Chapter 14. Error Processing

Error Codes

If an error occurs, Logo takes the following steps. First, if there is an available variable named ERRACT, Logo takes its value as an instruction list and runs the instructions. The operation ERROR may be used within the instructions (once) to examine the error condition. If the instruction list invokes PAUSE, the error message is printed before the pause happens. Certain errors are "recoverable"; for one of those errors, if the instruction list outputs a value, that value is used in place of the expression that caused the error. (If ERRACT invokes PAUSE and the user then invokes CONTINUE with an input, that input becomes the output from PAUSE and therefore the output from the ERRACT instruction list.)

It is possible for an ERRACT instruction list to produce an inappropriate value or no value where one is needed. As a result, the same error condition could recur forever.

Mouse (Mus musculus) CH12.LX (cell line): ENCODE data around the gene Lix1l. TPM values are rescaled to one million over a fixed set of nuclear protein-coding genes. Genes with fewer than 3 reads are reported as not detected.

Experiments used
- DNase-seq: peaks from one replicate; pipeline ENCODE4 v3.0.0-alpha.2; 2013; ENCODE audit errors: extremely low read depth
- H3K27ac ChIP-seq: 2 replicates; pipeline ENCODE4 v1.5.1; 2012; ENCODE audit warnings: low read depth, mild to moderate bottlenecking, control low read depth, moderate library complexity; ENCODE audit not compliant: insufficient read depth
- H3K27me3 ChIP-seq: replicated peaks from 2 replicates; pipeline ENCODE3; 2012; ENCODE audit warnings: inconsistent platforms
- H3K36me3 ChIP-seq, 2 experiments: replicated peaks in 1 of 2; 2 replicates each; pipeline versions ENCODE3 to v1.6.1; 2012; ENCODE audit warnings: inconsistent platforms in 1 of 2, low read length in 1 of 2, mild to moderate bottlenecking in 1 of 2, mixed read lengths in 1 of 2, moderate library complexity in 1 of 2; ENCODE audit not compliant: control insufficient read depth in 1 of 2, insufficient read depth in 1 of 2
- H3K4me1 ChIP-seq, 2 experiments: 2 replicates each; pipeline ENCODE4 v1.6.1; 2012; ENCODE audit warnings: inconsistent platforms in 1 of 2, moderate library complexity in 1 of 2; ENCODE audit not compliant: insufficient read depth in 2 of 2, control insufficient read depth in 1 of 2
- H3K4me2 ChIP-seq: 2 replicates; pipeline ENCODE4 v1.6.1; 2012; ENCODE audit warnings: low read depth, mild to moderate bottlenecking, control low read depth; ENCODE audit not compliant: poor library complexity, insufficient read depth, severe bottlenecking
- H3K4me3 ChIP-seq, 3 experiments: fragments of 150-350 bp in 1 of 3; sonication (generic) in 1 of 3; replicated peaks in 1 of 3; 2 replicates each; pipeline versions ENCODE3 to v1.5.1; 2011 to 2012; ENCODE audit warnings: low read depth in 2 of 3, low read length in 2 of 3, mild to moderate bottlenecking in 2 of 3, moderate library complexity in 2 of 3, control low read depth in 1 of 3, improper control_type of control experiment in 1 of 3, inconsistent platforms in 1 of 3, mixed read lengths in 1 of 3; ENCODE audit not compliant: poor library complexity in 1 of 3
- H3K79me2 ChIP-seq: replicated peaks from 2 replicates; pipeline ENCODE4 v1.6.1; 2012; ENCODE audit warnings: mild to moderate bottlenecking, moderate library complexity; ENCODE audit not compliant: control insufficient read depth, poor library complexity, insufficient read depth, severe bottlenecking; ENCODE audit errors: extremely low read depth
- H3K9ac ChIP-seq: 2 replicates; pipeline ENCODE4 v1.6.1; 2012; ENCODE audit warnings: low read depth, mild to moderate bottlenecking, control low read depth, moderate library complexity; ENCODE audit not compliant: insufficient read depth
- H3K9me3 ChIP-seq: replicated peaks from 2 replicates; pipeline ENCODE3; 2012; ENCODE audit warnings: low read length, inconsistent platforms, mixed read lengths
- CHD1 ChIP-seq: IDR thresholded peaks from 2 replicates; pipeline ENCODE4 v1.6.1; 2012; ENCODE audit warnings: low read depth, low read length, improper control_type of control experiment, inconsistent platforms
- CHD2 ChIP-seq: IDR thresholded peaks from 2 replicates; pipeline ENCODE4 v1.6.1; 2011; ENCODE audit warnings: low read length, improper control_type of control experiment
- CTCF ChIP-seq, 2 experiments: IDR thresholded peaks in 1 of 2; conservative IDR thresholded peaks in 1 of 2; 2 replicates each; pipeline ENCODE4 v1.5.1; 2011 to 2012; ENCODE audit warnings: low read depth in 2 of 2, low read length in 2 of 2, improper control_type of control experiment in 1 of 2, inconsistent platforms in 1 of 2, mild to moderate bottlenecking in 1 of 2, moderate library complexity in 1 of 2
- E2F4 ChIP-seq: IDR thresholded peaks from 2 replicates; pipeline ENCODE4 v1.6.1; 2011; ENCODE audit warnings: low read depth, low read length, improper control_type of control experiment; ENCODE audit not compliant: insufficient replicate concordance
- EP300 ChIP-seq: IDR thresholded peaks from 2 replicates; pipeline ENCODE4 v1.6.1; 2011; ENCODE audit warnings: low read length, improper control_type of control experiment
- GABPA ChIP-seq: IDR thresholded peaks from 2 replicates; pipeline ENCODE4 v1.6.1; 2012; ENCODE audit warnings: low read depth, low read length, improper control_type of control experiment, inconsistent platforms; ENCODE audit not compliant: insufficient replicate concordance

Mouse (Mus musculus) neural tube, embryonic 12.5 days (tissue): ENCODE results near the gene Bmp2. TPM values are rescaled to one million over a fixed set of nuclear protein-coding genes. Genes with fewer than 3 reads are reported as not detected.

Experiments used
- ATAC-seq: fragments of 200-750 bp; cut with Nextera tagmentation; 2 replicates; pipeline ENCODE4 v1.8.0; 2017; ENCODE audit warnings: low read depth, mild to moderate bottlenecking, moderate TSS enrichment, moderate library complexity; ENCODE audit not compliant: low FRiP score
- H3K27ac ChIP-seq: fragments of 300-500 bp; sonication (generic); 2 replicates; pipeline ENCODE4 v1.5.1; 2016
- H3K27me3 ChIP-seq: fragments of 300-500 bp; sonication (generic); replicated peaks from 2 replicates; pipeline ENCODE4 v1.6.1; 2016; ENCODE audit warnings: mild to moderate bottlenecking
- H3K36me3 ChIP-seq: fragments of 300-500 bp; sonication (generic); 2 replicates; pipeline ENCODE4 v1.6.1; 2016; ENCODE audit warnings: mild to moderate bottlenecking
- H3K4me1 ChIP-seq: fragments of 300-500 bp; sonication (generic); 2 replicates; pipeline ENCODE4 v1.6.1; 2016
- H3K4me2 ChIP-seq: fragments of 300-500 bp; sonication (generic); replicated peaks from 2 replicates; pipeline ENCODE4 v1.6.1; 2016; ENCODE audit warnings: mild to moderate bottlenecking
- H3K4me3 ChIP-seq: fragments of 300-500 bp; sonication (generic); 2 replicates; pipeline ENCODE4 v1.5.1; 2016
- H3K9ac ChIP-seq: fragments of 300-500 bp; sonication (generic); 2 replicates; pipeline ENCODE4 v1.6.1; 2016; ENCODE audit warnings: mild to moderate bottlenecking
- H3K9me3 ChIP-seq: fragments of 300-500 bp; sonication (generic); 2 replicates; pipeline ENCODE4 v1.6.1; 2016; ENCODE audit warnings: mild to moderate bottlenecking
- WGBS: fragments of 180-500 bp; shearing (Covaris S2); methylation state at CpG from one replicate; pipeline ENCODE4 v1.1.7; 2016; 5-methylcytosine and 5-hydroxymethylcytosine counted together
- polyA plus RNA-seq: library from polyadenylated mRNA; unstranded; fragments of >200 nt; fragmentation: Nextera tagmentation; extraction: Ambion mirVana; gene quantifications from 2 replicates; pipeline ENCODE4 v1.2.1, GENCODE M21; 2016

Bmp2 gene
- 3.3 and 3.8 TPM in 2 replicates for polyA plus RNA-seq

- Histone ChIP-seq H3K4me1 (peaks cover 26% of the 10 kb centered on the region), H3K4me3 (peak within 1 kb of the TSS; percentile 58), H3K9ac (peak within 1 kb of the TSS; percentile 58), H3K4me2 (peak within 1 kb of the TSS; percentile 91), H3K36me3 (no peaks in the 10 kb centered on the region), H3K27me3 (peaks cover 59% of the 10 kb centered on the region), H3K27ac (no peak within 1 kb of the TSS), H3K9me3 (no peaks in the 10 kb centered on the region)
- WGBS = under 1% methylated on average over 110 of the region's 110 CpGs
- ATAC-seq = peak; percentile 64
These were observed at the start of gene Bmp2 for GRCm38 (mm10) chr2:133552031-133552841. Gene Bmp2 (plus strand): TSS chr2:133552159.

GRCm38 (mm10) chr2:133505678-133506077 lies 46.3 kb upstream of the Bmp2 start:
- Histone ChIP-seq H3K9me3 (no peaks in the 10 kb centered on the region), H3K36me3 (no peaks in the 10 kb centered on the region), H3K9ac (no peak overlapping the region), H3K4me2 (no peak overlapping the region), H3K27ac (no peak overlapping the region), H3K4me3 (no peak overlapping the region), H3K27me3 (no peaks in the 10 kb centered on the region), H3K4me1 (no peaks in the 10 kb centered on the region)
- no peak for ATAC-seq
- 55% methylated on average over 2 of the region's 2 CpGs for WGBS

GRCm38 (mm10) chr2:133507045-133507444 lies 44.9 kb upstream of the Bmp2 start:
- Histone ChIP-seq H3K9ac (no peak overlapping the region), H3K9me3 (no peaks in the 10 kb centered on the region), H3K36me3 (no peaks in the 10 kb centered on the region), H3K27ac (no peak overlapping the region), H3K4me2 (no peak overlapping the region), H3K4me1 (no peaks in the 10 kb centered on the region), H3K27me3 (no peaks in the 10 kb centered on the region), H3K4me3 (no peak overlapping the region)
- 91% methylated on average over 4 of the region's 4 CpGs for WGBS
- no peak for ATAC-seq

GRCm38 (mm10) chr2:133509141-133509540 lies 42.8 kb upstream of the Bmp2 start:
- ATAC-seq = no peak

During the running of the ERRACT instruction list, the value of ERRACT is ignored, so that an error in the ERRACT instruction list does not cause a loop. In particular, an error during a pause does not cause a pause-within-a-pause.

If ERRACT has no value, Logo handles the error by generating an internal THROW "ERROR. If this THROW is not caught by a CATCH "ERROR in the user program, it is eventually caught either by the toplevel instruction loop or by a pause loop, which prints the error message. An invocation of CATCH "ERROR takes precedence over ERRACT.

If a floating point overflow occurs during an arithmetic operation, or a two-input mathematical function (like POWER) is invoked with an illegal combination of inputs, the "doesn't like" message refers to the second operand, but should be taken as meaning the combination. Logo